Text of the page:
tion to accept only twenty-eight regiments, and not thirty-eight. This Department can now accept only eleven under the second proclamation of the President, to serve for two years, or during the war.
Secretary of War.
As a singular misunderstanding seems to exist between the Government of the United States and that of the State of New York in regard to the troops to be furnished by the latter for the service of the former, permit me to call your attention to the facts upon which the government of the State has acted.
Before any requisition was made by the General Government upon the State of New York for troops, the Legislature of this State had passed the act, a copy of whereof is hereto attached, marked A,* and had also passed another act appropriating $500,000 for the purpose of procuring arms, which latter amount has already been sent to Europe for the purpose authorized by the act.
Your requisition for seventeen regiments was filled, so far as necessary, from the uniformed militia of the State, and the State government proceeded to organize the force of 30,000 men authorized by the act annexed; but as it was apparent the means provided by the Legislature, after so large a remittance for the purchase of arms, as above mentioned, would not enable the government to pay and subsist this force, and would only be sufficient to uniform, arm, and equip it, and as the constitution of our State prohibits the contraction of any debt not authorized under its provisions by law, the Board of Officers formed under the said act, on the 29th day of April last, dispatched to the seat of the General Government the attorney-general of this State, one of the said Board, to treat with the General Government as to the disposition of the force they proposed to raise. The attorney-general reported to the said Board that he had made a communication to the Secretary of War of the United States, a copy of which is hereunto annexed, marked B, bearing date the 1st instant,+ and your reply thereto, which is hereunto annexed, marked C, bearing date the 3rd instant.++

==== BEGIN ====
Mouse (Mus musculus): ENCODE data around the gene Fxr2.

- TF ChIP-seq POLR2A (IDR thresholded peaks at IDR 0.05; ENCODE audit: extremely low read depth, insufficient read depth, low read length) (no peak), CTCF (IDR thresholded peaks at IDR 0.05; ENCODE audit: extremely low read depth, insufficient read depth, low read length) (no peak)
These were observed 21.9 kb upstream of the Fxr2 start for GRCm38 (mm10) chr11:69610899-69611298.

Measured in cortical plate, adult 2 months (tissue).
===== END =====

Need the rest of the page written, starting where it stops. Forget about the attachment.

An examination of these documents will show that an explicit agreement on behalf of the United States is contained therein to receive from the State of New York, at the depots in this State, thirty-eight regiments of men, to serve for two years, unless sooner discharged, and to assume the instruction, pay, and subsistence of that force. Upon the faith of this agreement the Board of State Officers formed by said act, marked A, have accepted the services, enrolled, and formed into companies all of said force; have organized already more than half into regiments, and the remaining companies await only the necessary action of being formed into regiments and the election of regimental officers. In the mean time the State has incurred very heavy expenses in the pay and subsistence of the men to compose this force and in transportation to depots; has made contracts, now in progress of rapid fulfillment, for uniform and equipment, including tents and necessary camp equipage, for the use of thirty-eight regiments, and thus provided for the expenditure of the whole of the liberal appropriation made by its Legislature in and for the General Government.
If under these circumstances the course intended to be pursued by the General Government is truly indicated by the telegram above copied, it is apparent that the troops already raised by this State beyond twenty-eight regiments must be at once disbanded, and the large amount expended in the equipment, or contracted for, and the faith of the State pledged for the fulfillment of the contracts on her behalf,
*See p. 250.
+See p. 143.
++See p. 151.